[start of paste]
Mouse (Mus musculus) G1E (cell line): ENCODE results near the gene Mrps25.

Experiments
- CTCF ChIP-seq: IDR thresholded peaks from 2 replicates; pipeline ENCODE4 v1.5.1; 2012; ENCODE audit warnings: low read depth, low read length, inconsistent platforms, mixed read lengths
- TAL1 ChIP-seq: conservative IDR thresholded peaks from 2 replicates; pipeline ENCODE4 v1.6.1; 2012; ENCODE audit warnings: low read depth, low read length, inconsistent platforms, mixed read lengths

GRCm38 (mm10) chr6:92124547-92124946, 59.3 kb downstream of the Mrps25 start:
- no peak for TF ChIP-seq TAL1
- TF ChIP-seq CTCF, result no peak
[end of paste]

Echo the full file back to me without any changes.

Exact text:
Mouse (Mus musculus) G1E (cell line): ENCODE results near the gene Mrps25.

Experiments
- CTCF ChIP-seq: IDR thresholded peaks from 2 replicates; pipeline ENCODE4 v1.5.1; 2012; ENCODE audit warnings: low read depth, low read length, inconsistent platforms, mixed read lengths
- TAL1 ChIP-seq: conservative IDR thresholded peaks from 2 replicates; pipeline ENCODE4 v1.6.1; 2012; ENCODE audit warnings: low read depth, low read length, inconsistent platforms, mixed read lengths

GRCm38 (mm10) chr6:92124547-92124946, 59.3 kb downstream of the Mrps25 start:
- no peak for TF ChIP-seq TAL1
- TF ChIP-seq CTCF, result no peak